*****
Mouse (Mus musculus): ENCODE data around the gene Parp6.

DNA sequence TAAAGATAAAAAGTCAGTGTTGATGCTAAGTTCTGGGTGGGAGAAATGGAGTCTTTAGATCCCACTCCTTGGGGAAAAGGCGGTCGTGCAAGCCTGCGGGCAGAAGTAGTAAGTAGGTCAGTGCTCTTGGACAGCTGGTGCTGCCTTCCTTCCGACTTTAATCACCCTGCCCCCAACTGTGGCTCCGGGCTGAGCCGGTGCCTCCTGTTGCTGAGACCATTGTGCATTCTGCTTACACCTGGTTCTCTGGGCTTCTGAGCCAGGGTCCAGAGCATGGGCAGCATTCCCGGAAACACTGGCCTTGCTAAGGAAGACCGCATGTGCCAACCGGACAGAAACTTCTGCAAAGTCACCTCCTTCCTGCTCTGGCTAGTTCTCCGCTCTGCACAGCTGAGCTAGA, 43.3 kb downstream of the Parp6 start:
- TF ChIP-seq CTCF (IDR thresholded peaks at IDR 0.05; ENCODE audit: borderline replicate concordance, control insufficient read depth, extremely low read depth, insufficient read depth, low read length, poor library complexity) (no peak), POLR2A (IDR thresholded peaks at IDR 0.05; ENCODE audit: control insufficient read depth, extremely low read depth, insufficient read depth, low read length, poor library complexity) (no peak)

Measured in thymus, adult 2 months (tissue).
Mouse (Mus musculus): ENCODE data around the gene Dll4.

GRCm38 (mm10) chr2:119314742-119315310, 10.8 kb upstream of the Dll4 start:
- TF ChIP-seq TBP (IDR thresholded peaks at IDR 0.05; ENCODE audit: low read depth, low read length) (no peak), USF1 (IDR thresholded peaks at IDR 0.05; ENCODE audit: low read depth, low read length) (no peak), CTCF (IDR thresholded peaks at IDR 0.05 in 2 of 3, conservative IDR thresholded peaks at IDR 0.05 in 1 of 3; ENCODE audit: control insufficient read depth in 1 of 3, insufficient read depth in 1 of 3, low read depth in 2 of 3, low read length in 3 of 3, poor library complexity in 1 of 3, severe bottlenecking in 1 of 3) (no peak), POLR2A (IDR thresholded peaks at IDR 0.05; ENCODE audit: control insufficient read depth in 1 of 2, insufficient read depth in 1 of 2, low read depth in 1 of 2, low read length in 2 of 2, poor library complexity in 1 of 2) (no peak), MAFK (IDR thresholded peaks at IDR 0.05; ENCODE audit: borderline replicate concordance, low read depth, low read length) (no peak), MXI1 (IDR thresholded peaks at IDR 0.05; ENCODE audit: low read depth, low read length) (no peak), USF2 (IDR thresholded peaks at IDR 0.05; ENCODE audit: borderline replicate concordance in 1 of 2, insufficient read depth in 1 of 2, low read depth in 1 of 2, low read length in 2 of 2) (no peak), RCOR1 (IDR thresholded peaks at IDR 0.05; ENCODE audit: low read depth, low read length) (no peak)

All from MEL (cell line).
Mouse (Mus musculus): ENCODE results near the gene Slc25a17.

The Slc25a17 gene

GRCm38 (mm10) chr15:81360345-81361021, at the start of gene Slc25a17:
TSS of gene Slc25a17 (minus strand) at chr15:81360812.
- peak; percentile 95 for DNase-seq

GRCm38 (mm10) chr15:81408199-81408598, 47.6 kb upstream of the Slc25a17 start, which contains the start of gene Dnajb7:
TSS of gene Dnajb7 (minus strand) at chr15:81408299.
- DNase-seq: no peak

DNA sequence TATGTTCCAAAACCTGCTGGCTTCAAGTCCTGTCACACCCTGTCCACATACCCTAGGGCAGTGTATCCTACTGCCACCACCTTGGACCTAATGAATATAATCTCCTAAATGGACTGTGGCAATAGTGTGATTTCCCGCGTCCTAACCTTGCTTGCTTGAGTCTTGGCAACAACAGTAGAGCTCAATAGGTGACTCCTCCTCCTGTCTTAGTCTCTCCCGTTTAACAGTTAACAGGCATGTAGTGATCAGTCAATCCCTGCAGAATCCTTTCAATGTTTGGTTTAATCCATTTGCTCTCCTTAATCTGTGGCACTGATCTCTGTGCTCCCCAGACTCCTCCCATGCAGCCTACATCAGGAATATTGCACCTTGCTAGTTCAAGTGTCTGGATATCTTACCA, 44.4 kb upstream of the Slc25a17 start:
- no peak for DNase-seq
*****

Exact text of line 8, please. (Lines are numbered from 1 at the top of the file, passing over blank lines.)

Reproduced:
All from MEL (cell line).